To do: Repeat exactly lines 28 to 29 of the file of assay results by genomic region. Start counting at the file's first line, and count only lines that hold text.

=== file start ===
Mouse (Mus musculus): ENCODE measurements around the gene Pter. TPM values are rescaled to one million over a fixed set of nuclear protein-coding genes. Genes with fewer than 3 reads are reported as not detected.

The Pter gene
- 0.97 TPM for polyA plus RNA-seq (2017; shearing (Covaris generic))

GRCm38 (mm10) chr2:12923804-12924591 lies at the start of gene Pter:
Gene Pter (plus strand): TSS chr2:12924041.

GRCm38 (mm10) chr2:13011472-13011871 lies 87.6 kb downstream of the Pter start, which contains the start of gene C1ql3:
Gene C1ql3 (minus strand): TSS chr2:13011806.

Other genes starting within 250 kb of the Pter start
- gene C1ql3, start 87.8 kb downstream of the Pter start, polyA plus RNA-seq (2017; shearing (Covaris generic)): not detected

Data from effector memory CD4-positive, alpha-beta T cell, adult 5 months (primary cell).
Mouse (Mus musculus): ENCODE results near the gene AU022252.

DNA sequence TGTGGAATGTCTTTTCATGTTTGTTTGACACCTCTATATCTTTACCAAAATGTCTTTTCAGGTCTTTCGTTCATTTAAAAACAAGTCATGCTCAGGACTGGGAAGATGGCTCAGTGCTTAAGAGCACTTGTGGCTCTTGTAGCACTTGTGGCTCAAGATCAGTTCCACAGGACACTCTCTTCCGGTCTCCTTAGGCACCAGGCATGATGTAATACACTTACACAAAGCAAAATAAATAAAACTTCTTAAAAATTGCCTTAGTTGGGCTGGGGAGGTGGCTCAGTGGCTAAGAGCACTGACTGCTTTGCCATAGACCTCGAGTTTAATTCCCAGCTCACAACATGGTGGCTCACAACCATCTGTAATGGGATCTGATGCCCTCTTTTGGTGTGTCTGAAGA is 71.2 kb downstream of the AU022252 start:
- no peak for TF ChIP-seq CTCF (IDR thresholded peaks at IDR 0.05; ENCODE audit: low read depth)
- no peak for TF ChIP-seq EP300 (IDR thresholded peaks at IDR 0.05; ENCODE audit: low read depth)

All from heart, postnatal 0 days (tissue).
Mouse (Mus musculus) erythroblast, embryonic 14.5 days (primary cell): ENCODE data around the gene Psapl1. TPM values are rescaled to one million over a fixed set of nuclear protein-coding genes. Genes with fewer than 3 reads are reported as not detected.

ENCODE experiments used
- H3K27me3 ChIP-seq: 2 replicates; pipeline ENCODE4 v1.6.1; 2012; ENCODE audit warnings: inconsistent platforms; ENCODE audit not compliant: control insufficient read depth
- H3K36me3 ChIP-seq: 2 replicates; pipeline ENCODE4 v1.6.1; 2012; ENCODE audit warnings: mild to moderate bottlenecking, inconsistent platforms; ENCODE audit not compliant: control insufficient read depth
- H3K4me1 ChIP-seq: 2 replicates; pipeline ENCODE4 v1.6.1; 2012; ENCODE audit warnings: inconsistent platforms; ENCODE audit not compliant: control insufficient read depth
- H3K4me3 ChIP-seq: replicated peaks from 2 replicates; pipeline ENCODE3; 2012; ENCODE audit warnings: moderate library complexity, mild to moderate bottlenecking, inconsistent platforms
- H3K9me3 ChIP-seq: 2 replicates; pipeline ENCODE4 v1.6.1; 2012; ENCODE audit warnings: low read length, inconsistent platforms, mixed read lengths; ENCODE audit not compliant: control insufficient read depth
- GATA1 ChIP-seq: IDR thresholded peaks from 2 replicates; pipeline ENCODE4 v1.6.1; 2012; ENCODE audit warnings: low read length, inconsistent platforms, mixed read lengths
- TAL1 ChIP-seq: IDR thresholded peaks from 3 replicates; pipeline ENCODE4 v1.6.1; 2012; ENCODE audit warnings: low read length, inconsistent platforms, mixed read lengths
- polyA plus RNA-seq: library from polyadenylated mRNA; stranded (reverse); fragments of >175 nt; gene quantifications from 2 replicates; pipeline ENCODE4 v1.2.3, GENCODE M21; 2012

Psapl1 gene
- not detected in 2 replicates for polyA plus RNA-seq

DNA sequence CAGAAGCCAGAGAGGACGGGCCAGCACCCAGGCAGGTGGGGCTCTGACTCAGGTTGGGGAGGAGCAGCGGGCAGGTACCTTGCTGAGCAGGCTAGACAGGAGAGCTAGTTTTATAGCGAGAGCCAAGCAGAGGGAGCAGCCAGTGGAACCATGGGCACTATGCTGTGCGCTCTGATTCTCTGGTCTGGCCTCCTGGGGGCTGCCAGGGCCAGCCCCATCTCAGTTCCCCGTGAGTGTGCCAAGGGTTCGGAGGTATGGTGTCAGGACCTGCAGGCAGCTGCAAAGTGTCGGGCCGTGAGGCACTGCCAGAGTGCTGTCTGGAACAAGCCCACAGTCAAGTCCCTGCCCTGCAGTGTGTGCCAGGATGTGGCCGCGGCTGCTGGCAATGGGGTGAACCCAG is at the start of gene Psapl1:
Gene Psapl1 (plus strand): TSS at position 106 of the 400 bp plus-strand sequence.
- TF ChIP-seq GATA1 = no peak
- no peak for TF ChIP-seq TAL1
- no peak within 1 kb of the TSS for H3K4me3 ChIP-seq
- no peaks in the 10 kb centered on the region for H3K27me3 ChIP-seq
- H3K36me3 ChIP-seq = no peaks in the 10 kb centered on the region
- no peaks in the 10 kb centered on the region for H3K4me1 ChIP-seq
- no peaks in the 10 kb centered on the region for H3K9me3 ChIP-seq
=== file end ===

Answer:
DNA sequence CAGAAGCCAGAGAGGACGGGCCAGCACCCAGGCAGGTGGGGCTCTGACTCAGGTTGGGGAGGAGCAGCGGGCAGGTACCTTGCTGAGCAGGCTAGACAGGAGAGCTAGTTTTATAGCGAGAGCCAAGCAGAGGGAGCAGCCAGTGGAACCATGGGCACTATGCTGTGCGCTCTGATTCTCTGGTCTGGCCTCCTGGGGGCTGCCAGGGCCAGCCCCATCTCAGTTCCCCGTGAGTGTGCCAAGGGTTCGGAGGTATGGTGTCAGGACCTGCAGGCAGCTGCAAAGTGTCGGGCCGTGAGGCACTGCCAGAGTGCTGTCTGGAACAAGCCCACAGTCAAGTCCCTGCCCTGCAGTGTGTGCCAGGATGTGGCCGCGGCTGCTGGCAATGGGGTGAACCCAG is at the start of gene Psapl1:
Gene Psapl1 (plus strand): TSS at position 106 of the 400 bp plus-strand sequence.